Press Releases

    SG/SM/10205
    PI/1685
    10 November 2005

    Secretary-General, in Video Message to Bilbao Meeting on Information Society, Stresses Key Role of Local Authorities in Addressing Digital Divide

    NEW YORK, 9 November (UN Headquarters) -- Following is the text of UN Secretary-General Kofi Annan's video message for the World Summit of Cities and Local Authorities on the Information Society, held in Bilbao, Spain on 9 November:

    I send my best wishes to this important international conference.

    Let me also say how much I appreciate the work of His Majesty King Juan Carlos and President Wade, who are strongly supporting our efforts to build an open, inclusive information society.

    Information and communication technologies are powerful engines of economic and social progress.  They are essential tools for achieving the Millennium Development Goals.

    Yet a digital divide persists, not only between rich and poor countries, but within countries, too.  Often, major urban areas benefit from the Internet and other technologies, while rural and remote regions have little or no access.

    Local authorities have a key role to play in addressing this challenge.  With their unsurpassed grass-roots knowledge, local authorities have long been a potent force for development.  Now they need to bring that experience to bear on the new possibilities and opportunities that communications technologies are opening up.  Local authorities can promote local entrepreneurship.  They can tailor solutions to fit local needs.  They launched the Digital Solidarity Fund, and must now build on that important step.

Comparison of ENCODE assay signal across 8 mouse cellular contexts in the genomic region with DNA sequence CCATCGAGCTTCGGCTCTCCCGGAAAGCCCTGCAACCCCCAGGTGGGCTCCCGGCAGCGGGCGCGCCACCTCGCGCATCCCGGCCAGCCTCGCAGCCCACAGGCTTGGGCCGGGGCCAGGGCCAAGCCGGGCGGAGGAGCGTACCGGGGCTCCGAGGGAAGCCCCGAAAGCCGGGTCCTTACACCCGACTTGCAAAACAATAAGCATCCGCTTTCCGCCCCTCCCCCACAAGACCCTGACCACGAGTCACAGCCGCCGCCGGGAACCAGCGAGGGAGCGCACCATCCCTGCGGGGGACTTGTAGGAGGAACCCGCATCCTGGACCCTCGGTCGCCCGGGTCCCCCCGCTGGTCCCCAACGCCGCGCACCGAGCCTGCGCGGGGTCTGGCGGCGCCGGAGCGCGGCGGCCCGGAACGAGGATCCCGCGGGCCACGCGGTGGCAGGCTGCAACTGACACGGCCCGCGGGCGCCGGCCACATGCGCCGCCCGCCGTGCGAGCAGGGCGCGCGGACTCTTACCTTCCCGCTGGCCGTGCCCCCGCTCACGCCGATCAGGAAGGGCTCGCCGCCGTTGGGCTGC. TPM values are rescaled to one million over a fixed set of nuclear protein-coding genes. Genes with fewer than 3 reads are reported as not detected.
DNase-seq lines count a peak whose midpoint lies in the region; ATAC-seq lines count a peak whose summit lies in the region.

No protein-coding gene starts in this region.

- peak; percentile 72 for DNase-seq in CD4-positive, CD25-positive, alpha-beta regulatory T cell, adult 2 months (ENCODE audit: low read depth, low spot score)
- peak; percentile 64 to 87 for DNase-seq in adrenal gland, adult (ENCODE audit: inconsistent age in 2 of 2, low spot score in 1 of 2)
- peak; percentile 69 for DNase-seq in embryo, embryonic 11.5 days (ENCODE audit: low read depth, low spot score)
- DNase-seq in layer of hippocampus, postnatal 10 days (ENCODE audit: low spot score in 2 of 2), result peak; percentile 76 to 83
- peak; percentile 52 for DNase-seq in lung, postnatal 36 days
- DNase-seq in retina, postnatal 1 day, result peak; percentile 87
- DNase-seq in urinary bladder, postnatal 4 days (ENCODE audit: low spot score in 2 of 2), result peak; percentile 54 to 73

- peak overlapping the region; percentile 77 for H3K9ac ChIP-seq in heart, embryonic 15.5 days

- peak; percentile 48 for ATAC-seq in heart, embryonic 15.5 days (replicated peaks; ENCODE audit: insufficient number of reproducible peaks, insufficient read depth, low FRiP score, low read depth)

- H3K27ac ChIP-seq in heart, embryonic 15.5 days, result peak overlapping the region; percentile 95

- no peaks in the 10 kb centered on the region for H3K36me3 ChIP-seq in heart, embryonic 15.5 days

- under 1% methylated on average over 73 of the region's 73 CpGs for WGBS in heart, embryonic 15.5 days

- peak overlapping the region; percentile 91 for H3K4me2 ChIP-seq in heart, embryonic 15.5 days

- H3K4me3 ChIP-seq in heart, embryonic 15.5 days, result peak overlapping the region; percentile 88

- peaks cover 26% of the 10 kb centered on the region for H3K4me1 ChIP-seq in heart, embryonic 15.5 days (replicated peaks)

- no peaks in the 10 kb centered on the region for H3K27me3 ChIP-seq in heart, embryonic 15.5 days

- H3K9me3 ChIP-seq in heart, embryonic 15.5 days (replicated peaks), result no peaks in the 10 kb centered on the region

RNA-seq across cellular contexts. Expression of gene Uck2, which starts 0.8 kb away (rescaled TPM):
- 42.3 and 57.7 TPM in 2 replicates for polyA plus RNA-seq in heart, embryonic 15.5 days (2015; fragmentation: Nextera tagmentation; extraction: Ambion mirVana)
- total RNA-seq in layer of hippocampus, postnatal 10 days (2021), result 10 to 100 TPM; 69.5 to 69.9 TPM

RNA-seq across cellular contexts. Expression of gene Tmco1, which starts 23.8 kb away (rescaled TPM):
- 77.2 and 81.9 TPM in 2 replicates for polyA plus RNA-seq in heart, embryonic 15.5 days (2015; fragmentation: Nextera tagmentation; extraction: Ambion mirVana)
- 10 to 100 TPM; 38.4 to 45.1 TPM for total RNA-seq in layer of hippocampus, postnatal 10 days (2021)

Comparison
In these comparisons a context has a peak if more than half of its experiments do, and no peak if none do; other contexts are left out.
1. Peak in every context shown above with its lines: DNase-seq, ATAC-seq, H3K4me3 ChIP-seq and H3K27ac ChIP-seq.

I am glad that local authorities are increasingly engaged in the work of the United Nations, and that many attended last September's World Summit.  Your meeting now should make an important contribution to another global event which is happening in just one week's time:  the second phase of the World Summit on the Information Society.

    That summit, in Tunis, will bring together leaders from Governments, from industry and from civil society.  The challenge for them is to agree on how we can maximize the potential of information and communications technologies.  I urge you to give them bold and concrete suggestions.  Together, we must build an information society that benefits and empowers all the world's people.

    * *** *